It is a trend many years in the making, but the time is ripe to fix the increasing problems with clinical trial consent documentation. The word count and complexity of mandated information in informed consent forms have been multiplying, but their value remains dubious. In 2016, Danish researchers studying consent forms found that “a considerable share of research participants do not read or understand the information they are given, or do not base their decisions on trial participation on the information [provided].”1
The incomprehensibility of many of these documents is bad; but worse is that it may skew study participation toward people skilled in reading lengthy, dense, and technical text—that is, those who are older, wealthier, and more educated. Scientifically, this is untenable, but a combination of research findings and pressure from patients and advocates is beginning a move toward reform.
Ivy Elkins has been sharing her perspective with researchers, clinicians, and other healthcare providers since she was diagnosed with lung cancer in 2013. As a patient advocate, she has reviewed informed-consent documents for pharmaceutical companies and research teams to ensure they are comprehensible to a broad range of patients.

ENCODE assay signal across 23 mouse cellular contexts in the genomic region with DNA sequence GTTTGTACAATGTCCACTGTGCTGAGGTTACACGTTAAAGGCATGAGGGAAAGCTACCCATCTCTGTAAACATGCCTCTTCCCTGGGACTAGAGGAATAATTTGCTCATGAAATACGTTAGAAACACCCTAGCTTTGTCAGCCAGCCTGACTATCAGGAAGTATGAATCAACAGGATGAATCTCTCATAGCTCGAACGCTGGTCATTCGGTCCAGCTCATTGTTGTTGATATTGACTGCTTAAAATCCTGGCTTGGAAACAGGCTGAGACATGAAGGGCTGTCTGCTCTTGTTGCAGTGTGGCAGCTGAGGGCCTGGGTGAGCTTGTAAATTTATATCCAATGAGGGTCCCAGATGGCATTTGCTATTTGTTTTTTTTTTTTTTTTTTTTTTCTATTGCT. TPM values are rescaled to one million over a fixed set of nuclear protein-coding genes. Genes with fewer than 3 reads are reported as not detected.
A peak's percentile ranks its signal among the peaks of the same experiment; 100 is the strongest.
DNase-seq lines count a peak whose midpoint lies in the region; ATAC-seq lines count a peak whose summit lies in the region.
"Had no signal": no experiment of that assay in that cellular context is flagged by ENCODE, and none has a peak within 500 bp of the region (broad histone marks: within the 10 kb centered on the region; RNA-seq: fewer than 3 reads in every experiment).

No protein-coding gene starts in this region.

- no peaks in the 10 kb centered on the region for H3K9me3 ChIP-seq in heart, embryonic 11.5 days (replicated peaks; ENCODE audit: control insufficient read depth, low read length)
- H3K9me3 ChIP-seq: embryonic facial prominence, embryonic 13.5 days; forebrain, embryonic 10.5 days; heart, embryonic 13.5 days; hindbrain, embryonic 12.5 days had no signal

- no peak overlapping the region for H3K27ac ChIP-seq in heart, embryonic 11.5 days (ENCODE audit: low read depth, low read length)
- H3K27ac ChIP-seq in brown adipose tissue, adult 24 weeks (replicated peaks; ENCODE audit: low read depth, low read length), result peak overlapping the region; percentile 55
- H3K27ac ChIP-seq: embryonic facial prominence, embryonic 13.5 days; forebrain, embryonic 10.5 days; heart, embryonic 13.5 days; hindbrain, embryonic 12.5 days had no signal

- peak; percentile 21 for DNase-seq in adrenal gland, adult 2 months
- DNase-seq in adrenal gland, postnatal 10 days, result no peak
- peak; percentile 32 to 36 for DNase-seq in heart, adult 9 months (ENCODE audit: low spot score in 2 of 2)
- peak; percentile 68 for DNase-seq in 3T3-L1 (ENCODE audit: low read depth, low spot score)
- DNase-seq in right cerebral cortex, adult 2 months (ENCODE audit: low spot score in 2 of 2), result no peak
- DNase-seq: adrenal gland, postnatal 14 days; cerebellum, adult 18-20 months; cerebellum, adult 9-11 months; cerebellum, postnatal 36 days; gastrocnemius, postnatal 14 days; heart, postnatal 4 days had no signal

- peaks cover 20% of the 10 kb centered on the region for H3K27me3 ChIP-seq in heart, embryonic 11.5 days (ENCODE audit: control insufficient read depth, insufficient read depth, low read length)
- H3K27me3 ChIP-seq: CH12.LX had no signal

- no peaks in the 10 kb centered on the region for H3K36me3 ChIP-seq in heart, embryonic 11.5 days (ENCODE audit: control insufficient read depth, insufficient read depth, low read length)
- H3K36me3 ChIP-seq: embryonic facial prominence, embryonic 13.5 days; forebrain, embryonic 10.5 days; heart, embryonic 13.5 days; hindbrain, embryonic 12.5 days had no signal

She also takes part in the yearly ASCO/AACR Methods in Clinical Cancer Research Workshop on the essentials of effective clinical trial design for all oncology subspecialties, helping to fine-tune the process. In this role, Ms. Elkins has helped many young researchers learn how to write informed-consent documents. “It’s an essential need because they’ll be doing it for the rest of their careers, and it affects the whole healthcare process,” she said.
Jill Feldman, also a patient advocate affected by lung cancer, agrees: “Having lay people and patient advocates involved in creating consent forms is fundamental to getting it right. People make these life-or-death decisions at a time when anxiety and stress can cloud their ability to think critically. Clear, patient-friendly documentation and a thoughtful discussion with a trained research-team member are crucial.”